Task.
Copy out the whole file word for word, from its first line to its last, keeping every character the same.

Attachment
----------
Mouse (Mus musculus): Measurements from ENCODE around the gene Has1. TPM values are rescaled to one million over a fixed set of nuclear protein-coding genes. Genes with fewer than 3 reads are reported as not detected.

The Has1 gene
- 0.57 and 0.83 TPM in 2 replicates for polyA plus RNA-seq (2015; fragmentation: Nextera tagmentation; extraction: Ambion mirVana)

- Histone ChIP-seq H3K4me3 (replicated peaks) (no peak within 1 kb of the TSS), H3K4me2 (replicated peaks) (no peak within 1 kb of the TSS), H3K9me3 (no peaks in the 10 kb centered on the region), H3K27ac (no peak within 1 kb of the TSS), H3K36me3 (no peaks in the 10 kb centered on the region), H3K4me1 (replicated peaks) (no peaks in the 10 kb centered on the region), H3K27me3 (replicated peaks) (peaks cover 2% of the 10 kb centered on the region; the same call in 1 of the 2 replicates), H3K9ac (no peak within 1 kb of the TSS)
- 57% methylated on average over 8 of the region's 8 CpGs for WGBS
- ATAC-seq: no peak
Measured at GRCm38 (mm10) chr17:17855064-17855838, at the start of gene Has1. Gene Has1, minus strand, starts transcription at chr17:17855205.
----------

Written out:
Mouse (Mus musculus): Measurements from ENCODE around the gene Has1. TPM values are rescaled to one million over a fixed set of nuclear protein-coding genes. Genes with fewer than 3 reads are reported as not detected.

The Has1 gene
- 0.57 and 0.83 TPM in 2 replicates for polyA plus RNA-seq (2015; fragmentation: Nextera tagmentation; extraction: Ambion mirVana)

- Histone ChIP-seq H3K4me3 (replicated peaks) (no peak within 1 kb of the TSS), H3K4me2 (replicated peaks) (no peak within 1 kb of the TSS), H3K9me3 (no peaks in the 10 kb centered on the region), H3K27ac (no peak within 1 kb of the TSS), H3K36me3 (no peaks in the 10 kb centered on the region), H3K4me1 (replicated peaks) (no peaks in the 10 kb centered on the region), H3K27me3 (replicated peaks) (peaks cover 2% of the 10 kb centered on the region; the same call in 1 of the 2 replicates), H3K9ac (no peak within 1 kb of the TSS)
- 57% methylated on average over 8 of the region's 8 CpGs for WGBS
- ATAC-seq: no peak
Measured at GRCm38 (mm10) chr17:17855064-17855838, at the start of gene Has1. Gene Has1, minus strand, starts transcription at chr17:17855205.